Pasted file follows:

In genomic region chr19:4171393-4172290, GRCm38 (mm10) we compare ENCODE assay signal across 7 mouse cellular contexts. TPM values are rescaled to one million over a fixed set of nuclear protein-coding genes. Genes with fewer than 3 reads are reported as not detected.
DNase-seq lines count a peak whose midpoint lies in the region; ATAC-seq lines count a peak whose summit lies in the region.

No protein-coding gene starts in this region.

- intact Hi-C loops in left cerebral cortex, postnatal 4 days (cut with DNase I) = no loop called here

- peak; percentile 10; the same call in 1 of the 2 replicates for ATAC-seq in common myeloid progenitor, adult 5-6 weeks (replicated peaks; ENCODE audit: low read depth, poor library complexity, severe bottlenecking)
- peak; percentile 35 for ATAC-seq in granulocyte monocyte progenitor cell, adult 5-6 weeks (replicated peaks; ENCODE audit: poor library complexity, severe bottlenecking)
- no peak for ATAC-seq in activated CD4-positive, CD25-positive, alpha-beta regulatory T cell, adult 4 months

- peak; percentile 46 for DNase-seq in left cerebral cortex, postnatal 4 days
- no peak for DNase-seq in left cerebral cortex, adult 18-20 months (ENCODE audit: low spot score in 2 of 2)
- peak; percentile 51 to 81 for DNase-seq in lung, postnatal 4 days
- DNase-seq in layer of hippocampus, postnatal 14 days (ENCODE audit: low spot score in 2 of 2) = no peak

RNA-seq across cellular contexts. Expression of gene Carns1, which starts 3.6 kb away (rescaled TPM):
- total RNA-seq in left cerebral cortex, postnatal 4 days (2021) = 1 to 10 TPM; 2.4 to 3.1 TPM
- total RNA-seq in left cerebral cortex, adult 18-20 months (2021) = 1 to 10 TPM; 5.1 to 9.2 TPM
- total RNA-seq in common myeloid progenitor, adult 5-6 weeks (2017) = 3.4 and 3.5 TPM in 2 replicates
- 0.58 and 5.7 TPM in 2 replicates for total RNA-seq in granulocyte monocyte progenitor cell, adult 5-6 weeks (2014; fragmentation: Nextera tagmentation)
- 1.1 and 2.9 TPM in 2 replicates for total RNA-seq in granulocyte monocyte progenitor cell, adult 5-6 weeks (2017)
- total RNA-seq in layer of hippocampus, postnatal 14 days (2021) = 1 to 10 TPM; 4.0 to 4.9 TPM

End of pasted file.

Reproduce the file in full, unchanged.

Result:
In genomic region chr19:4171393-4172290, GRCm38 (mm10) we compare ENCODE assay signal across 7 mouse cellular contexts. TPM values are rescaled to one million over a fixed set of nuclear protein-coding genes. Genes with fewer than 3 reads are reported as not detected.
DNase-seq lines count a peak whose midpoint lies in the region; ATAC-seq lines count a peak whose summit lies in the region.

No protein-coding gene starts in this region.

- intact Hi-C loops in left cerebral cortex, postnatal 4 days (cut with DNase I) = no loop called here

- peak; percentile 10; the same call in 1 of the 2 replicates for ATAC-seq in common myeloid progenitor, adult 5-6 weeks (replicated peaks; ENCODE audit: low read depth, poor library complexity, severe bottlenecking)
- peak; percentile 35 for ATAC-seq in granulocyte monocyte progenitor cell, adult 5-6 weeks (replicated peaks; ENCODE audit: poor library complexity, severe bottlenecking)
- no peak for ATAC-seq in activated CD4-positive, CD25-positive, alpha-beta regulatory T cell, adult 4 months

- peak; percentile 46 for DNase-seq in left cerebral cortex, postnatal 4 days
- no peak for DNase-seq in left cerebral cortex, adult 18-20 months (ENCODE audit: low spot score in 2 of 2)
- peak; percentile 51 to 81 for DNase-seq in lung, postnatal 4 days
- DNase-seq in layer of hippocampus, postnatal 14 days (ENCODE audit: low spot score in 2 of 2) = no peak

RNA-seq across cellular contexts. Expression of gene Carns1, which starts 3.6 kb away (rescaled TPM):
- total RNA-seq in left cerebral cortex, postnatal 4 days (2021) = 1 to 10 TPM; 2.4 to 3.1 TPM
- total RNA-seq in left cerebral cortex, adult 18-20 months (2021) = 1 to 10 TPM; 5.1 to 9.2 TPM
- total RNA-seq in common myeloid progenitor, adult 5-6 weeks (2017) = 3.4 and 3.5 TPM in 2 replicates
- 0.58 and 5.7 TPM in 2 replicates for total RNA-seq in granulocyte monocyte progenitor cell, adult 5-6 weeks (2014; fragmentation: Nextera tagmentation)
- 1.1 and 2.9 TPM in 2 replicates for total RNA-seq in granulocyte monocyte progenitor cell, adult 5-6 weeks (2017)
- total RNA-seq in layer of hippocampus, postnatal 14 days (2021) = 1 to 10 TPM; 4.0 to 4.9 TPM